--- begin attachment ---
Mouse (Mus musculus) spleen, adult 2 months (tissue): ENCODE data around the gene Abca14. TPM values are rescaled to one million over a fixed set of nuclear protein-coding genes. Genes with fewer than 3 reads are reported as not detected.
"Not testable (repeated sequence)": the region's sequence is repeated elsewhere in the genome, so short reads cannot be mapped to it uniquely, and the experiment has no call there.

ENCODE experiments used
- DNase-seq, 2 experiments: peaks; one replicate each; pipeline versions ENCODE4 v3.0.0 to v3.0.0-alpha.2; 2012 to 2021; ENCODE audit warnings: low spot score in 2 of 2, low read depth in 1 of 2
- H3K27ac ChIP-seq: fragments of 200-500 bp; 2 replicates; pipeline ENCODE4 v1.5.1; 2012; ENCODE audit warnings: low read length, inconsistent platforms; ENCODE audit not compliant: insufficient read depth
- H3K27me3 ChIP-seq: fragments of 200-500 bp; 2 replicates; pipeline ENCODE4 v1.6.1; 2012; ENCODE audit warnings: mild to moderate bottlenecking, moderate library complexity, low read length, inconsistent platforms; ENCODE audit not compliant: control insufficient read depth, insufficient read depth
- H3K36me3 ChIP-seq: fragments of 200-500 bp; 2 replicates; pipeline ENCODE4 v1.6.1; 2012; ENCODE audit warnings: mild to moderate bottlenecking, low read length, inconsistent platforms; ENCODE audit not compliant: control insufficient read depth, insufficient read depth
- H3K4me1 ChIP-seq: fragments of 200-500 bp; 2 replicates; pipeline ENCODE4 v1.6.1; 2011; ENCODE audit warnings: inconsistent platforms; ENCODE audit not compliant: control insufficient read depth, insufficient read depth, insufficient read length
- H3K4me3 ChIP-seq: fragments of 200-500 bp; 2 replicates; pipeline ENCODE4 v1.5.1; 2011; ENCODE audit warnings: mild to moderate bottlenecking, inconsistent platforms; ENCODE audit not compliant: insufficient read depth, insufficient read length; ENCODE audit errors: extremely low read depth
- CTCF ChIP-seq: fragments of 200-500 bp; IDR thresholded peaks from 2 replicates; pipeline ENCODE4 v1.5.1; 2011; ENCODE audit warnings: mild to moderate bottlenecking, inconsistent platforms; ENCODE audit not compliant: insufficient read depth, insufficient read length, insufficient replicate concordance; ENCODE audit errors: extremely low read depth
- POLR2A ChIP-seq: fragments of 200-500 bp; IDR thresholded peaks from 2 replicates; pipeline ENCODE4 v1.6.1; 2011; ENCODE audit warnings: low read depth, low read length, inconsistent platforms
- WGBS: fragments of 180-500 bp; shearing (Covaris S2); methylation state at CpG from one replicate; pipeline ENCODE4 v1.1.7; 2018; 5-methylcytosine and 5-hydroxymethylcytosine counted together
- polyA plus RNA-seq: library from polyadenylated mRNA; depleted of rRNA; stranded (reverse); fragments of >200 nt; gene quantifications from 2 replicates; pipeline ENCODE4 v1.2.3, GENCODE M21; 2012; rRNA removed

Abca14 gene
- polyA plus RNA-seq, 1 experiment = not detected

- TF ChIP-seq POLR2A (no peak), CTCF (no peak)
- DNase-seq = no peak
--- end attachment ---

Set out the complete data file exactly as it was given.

Mouse (Mus musculus) spleen, adult 2 months (tissue): ENCODE data around the gene Abca14. TPM values are rescaled to one million over a fixed set of nuclear protein-coding genes. Genes with fewer than 3 reads are reported as not detected.
"Not testable (repeated sequence)": the region's sequence is repeated elsewhere in the genome, so short reads cannot be mapped to it uniquely, and the experiment has no call there.

ENCODE experiments used
- DNase-seq, 2 experiments: peaks; one replicate each; pipeline versions ENCODE4 v3.0.0 to v3.0.0-alpha.2; 2012 to 2021; ENCODE audit warnings: low spot score in 2 of 2, low read depth in 1 of 2
- H3K27ac ChIP-seq: fragments of 200-500 bp; 2 replicates; pipeline ENCODE4 v1.5.1; 2012; ENCODE audit warnings: low read length, inconsistent platforms; ENCODE audit not compliant: insufficient read depth
- H3K27me3 ChIP-seq: fragments of 200-500 bp; 2 replicates; pipeline ENCODE4 v1.6.1; 2012; ENCODE audit warnings: mild to moderate bottlenecking, moderate library complexity, low read length, inconsistent platforms; ENCODE audit not compliant: control insufficient read depth, insufficient read depth
- H3K36me3 ChIP-seq: fragments of 200-500 bp; 2 replicates; pipeline ENCODE4 v1.6.1; 2012; ENCODE audit warnings: mild to moderate bottlenecking, low read length, inconsistent platforms; ENCODE audit not compliant: control insufficient read depth, insufficient read depth
- H3K4me1 ChIP-seq: fragments of 200-500 bp; 2 replicates; pipeline ENCODE4 v1.6.1; 2011; ENCODE audit warnings: inconsistent platforms; ENCODE audit not compliant: control insufficient read depth, insufficient read depth, insufficient read length
- H3K4me3 ChIP-seq: fragments of 200-500 bp; 2 replicates; pipeline ENCODE4 v1.5.1; 2011; ENCODE audit warnings: mild to moderate bottlenecking, inconsistent platforms; ENCODE audit not compliant: insufficient read depth, insufficient read length; ENCODE audit errors: extremely low read depth
- CTCF ChIP-seq: fragments of 200-500 bp; IDR thresholded peaks from 2 replicates; pipeline ENCODE4 v1.5.1; 2011; ENCODE audit warnings: mild to moderate bottlenecking, inconsistent platforms; ENCODE audit not compliant: insufficient read depth, insufficient read length, insufficient replicate concordance; ENCODE audit errors: extremely low read depth
- POLR2A ChIP-seq: fragments of 200-500 bp; IDR thresholded peaks from 2 replicates; pipeline ENCODE4 v1.6.1; 2011; ENCODE audit warnings: low read depth, low read length, inconsistent platforms
- WGBS: fragments of 180-500 bp; shearing (Covaris S2); methylation state at CpG from one replicate; pipeline ENCODE4 v1.1.7; 2018; 5-methylcytosine and 5-hydroxymethylcytosine counted together
- polyA plus RNA-seq: library from polyadenylated mRNA; depleted of rRNA; stranded (reverse); fragments of >200 nt; gene quantifications from 2 replicates; pipeline ENCODE4 v1.2.3, GENCODE M21; 2012; rRNA removed

Abca14 gene
- polyA plus RNA-seq, 1 experiment = not detected

- TF ChIP-seq POLR2A (no peak), CTCF (no peak)
- DNase-seq = no peak